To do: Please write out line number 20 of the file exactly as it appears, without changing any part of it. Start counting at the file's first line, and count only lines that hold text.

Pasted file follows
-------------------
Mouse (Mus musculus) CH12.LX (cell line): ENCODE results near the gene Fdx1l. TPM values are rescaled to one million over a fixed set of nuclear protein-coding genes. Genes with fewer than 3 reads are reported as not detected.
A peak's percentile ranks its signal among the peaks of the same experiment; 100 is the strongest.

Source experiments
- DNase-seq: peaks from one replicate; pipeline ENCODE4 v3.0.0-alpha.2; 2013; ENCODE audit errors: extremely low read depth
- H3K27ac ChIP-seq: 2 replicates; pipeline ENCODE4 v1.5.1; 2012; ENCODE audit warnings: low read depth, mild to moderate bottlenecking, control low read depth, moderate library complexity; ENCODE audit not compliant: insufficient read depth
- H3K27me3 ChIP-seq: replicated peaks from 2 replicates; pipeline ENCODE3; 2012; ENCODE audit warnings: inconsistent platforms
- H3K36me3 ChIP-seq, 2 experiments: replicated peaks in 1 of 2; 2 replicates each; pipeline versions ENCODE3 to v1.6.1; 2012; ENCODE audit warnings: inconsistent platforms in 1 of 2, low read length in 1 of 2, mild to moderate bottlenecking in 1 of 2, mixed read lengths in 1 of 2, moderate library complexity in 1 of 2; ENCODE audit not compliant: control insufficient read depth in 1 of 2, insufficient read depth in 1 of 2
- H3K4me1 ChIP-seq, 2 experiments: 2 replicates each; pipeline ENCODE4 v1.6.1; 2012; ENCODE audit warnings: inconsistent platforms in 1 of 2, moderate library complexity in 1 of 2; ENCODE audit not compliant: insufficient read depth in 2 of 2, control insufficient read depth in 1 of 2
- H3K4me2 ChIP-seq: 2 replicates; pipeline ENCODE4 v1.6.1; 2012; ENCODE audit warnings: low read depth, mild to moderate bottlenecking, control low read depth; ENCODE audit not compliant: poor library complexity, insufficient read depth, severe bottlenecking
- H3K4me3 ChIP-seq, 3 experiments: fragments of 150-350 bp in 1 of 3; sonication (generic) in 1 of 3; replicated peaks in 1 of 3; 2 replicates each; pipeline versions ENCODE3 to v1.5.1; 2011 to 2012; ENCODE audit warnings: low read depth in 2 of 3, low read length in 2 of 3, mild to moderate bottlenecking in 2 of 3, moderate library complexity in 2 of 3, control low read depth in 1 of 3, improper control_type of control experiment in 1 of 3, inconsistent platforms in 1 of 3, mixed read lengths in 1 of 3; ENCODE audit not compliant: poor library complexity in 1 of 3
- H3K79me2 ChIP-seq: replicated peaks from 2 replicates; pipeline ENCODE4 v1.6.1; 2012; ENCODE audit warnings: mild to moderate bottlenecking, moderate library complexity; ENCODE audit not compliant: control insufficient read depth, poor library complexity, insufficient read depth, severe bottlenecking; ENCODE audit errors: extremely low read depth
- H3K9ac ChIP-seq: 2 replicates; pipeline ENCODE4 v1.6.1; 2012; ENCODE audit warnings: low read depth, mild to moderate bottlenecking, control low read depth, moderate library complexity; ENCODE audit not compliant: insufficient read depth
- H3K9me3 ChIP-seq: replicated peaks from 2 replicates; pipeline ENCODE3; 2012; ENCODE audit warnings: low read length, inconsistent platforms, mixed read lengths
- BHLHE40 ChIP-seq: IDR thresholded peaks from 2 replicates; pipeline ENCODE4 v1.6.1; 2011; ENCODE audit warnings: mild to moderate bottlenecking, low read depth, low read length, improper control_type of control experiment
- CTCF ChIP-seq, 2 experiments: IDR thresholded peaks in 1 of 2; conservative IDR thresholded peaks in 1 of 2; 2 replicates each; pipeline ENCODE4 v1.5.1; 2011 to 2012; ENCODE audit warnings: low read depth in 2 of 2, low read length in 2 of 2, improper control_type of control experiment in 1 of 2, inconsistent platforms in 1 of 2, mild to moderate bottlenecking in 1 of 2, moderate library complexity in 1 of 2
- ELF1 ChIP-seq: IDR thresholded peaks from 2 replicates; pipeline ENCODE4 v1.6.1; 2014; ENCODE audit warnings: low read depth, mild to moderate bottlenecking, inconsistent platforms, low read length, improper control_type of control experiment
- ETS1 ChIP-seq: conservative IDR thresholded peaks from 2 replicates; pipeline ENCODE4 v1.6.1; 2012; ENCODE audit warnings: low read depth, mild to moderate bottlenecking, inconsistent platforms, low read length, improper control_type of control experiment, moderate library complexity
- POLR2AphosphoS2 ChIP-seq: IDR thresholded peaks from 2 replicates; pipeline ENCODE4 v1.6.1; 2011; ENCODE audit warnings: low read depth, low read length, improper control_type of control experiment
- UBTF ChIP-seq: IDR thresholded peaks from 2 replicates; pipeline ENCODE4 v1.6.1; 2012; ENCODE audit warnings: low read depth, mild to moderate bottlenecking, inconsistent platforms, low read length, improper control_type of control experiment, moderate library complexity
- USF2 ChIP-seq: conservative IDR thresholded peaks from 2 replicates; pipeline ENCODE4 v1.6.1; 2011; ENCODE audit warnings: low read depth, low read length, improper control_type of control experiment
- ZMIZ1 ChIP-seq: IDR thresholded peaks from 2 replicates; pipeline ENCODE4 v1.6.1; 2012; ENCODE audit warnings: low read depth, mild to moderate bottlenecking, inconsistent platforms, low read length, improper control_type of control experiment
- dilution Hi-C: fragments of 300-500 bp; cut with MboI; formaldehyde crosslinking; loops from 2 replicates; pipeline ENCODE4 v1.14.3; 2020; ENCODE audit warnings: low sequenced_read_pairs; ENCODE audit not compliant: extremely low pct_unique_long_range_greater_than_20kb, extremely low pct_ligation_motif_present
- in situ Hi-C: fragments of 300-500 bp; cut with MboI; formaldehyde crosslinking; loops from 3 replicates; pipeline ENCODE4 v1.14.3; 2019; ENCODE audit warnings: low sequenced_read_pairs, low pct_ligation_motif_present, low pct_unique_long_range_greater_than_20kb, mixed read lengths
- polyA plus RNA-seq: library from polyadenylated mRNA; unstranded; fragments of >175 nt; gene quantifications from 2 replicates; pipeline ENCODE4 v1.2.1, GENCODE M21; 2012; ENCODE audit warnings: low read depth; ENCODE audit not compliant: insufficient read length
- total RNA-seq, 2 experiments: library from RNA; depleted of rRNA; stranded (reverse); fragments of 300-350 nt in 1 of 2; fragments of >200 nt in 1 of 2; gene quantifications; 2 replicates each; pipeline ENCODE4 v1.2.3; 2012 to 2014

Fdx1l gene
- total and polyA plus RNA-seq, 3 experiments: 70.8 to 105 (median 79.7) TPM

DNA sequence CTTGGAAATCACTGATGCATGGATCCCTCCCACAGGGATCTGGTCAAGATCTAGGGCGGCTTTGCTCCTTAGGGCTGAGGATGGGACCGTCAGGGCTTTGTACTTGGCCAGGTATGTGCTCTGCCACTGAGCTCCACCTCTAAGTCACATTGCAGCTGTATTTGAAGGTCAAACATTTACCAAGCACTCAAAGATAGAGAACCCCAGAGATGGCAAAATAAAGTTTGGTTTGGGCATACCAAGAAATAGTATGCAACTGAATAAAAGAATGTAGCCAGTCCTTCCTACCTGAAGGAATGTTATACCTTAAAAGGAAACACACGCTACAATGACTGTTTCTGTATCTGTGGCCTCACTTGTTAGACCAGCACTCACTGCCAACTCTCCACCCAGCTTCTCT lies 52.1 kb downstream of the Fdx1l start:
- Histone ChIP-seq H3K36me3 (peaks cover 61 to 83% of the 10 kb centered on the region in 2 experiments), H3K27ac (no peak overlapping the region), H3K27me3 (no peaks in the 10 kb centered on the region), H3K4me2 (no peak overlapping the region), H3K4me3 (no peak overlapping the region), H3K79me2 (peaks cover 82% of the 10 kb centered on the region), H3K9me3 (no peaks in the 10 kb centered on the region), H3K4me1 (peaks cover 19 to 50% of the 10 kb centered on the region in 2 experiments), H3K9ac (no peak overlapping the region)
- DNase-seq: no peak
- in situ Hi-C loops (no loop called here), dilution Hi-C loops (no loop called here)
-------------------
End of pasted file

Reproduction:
- USF2 ChIP-seq: conservative IDR thresholded peaks from 2 replicates; pipeline ENCODE4 v1.6.1; 2011; ENCODE audit warnings: low read depth, low read length, improper control_type of control experiment